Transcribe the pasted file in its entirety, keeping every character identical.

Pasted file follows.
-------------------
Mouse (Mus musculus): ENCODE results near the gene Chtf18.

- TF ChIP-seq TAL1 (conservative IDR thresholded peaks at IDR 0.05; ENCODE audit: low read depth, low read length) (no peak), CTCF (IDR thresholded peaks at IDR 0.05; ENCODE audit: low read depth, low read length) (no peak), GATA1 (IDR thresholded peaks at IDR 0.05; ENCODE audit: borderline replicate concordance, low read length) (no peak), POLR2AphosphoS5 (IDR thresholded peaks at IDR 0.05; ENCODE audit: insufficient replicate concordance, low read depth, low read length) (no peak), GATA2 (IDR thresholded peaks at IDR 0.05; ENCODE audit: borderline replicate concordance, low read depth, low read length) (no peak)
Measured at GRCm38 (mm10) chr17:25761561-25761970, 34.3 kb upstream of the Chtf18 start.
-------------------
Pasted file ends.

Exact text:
Mouse (Mus musculus): ENCODE results near the gene Chtf18.

- TF ChIP-seq TAL1 (conservative IDR thresholded peaks at IDR 0.05; ENCODE audit: low read depth, low read length) (no peak), CTCF (IDR thresholded peaks at IDR 0.05; ENCODE audit: low read depth, low read length) (no peak), GATA1 (IDR thresholded peaks at IDR 0.05; ENCODE audit: borderline replicate concordance, low read length) (no peak), POLR2AphosphoS5 (IDR thresholded peaks at IDR 0.05; ENCODE audit: insufficient replicate concordance, low read depth, low read length) (no peak), GATA2 (IDR thresholded peaks at IDR 0.05; ENCODE audit: borderline replicate concordance, low read depth, low read length) (no peak)
Measured at GRCm38 (mm10) chr17:25761561-25761970, 34.3 kb upstream of the Chtf18 start.